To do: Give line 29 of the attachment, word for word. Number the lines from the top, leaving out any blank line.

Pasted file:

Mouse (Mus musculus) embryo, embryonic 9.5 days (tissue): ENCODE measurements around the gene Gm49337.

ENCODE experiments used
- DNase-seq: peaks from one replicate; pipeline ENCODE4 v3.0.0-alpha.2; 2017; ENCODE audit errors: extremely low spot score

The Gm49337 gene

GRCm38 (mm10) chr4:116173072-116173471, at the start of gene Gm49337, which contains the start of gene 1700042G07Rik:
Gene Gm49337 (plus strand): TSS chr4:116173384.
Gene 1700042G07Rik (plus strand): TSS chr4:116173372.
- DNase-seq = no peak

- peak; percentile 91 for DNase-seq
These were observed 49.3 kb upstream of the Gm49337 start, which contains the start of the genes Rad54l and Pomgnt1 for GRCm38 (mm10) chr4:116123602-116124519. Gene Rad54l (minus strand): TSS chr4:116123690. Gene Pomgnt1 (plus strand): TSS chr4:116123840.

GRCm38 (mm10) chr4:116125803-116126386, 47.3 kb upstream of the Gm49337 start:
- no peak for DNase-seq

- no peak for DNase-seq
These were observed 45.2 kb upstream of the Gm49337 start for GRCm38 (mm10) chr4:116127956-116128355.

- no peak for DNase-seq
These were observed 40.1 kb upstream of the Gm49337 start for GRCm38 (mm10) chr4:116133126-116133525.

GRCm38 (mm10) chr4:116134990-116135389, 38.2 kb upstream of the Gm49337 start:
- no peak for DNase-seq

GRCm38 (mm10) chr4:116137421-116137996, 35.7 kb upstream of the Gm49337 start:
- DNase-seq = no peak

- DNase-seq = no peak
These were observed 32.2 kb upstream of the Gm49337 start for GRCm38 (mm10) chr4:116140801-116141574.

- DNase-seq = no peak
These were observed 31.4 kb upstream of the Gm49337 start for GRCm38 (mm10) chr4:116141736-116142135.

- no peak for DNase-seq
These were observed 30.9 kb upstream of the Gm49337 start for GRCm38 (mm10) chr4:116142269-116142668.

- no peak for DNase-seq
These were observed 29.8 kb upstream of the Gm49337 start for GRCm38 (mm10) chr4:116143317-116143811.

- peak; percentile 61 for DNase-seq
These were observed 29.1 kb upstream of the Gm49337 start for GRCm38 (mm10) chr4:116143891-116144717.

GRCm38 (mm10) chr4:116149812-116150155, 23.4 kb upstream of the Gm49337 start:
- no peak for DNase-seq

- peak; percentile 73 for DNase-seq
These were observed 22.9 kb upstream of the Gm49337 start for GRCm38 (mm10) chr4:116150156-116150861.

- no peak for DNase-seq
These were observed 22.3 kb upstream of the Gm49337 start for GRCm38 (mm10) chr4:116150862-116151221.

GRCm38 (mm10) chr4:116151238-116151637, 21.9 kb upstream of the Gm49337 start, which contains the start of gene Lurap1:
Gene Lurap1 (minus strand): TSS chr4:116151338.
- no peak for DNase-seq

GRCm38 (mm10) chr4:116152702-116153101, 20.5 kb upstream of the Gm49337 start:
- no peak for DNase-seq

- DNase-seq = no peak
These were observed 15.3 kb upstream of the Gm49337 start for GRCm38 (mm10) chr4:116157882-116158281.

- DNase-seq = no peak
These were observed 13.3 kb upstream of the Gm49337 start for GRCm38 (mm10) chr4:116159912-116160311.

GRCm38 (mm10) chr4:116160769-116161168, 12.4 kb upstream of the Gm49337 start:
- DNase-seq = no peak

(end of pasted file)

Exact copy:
- peak; percentile 61 for DNase-seq